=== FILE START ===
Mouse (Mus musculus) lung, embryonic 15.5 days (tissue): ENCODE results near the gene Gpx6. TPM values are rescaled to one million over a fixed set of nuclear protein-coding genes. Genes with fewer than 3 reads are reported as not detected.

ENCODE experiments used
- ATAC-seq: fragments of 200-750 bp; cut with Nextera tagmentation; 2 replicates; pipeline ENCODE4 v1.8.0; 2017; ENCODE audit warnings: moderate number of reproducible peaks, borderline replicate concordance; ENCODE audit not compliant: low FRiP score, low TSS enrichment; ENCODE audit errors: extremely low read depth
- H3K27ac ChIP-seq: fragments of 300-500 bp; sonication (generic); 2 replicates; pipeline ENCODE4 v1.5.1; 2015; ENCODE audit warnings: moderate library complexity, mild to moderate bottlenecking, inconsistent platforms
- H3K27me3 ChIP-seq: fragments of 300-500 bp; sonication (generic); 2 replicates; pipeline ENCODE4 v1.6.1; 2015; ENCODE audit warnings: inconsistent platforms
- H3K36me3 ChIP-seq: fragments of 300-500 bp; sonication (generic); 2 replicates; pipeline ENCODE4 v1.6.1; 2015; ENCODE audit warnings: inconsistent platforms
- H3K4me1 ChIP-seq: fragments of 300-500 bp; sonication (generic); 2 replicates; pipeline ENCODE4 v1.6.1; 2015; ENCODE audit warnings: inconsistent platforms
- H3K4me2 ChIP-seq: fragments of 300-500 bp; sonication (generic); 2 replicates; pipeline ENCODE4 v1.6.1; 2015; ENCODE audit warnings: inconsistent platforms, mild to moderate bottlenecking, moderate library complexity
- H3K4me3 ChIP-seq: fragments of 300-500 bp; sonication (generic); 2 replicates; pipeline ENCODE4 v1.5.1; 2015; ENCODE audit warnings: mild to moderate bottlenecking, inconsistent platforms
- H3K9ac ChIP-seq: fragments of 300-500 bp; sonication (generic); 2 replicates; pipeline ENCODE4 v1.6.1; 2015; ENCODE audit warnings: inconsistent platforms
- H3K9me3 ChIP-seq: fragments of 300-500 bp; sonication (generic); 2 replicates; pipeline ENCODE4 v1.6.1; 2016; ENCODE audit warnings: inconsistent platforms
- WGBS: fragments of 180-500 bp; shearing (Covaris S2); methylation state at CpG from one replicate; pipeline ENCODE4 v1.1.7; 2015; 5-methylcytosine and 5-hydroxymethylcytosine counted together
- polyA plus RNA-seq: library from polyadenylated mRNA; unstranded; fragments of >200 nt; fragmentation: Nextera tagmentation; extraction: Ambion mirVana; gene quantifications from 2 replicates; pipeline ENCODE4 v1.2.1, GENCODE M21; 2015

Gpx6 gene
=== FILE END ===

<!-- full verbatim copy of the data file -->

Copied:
Mouse (Mus musculus) lung, embryonic 15.5 days (tissue): ENCODE results near the gene Gpx6. TPM values are rescaled to one million over a fixed set of nuclear protein-coding genes. Genes with fewer than 3 reads are reported as not detected.

ENCODE experiments used
- ATAC-seq: fragments of 200-750 bp; cut with Nextera tagmentation; 2 replicates; pipeline ENCODE4 v1.8.0; 2017; ENCODE audit warnings: moderate number of reproducible peaks, borderline replicate concordance; ENCODE audit not compliant: low FRiP score, low TSS enrichment; ENCODE audit errors: extremely low read depth
- H3K27ac ChIP-seq: fragments of 300-500 bp; sonication (generic); 2 replicates; pipeline ENCODE4 v1.5.1; 2015; ENCODE audit warnings: moderate library complexity, mild to moderate bottlenecking, inconsistent platforms
- H3K27me3 ChIP-seq: fragments of 300-500 bp; sonication (generic); 2 replicates; pipeline ENCODE4 v1.6.1; 2015; ENCODE audit warnings: inconsistent platforms
- H3K36me3 ChIP-seq: fragments of 300-500 bp; sonication (generic); 2 replicates; pipeline ENCODE4 v1.6.1; 2015; ENCODE audit warnings: inconsistent platforms
- H3K4me1 ChIP-seq: fragments of 300-500 bp; sonication (generic); 2 replicates; pipeline ENCODE4 v1.6.1; 2015; ENCODE audit warnings: inconsistent platforms
- H3K4me2 ChIP-seq: fragments of 300-500 bp; sonication (generic); 2 replicates; pipeline ENCODE4 v1.6.1; 2015; ENCODE audit warnings: inconsistent platforms, mild to moderate bottlenecking, moderate library complexity
- H3K4me3 ChIP-seq: fragments of 300-500 bp; sonication (generic); 2 replicates; pipeline ENCODE4 v1.5.1; 2015; ENCODE audit warnings: mild to moderate bottlenecking, inconsistent platforms
- H3K9ac ChIP-seq: fragments of 300-500 bp; sonication (generic); 2 replicates; pipeline ENCODE4 v1.6.1; 2015; ENCODE audit warnings: inconsistent platforms
- H3K9me3 ChIP-seq: fragments of 300-500 bp; sonication (generic); 2 replicates; pipeline ENCODE4 v1.6.1; 2016; ENCODE audit warnings: inconsistent platforms
- WGBS: fragments of 180-500 bp; shearing (Covaris S2); methylation state at CpG from one replicate; pipeline ENCODE4 v1.1.7; 2015; 5-methylcytosine and 5-hydroxymethylcytosine counted together
- polyA plus RNA-seq: library from polyadenylated mRNA; unstranded; fragments of >200 nt; fragmentation: Nextera tagmentation; extraction: Ambion mirVana; gene quantifications from 2 replicates; pipeline ENCODE4 v1.2.1, GENCODE M21; 2015

Gpx6 gene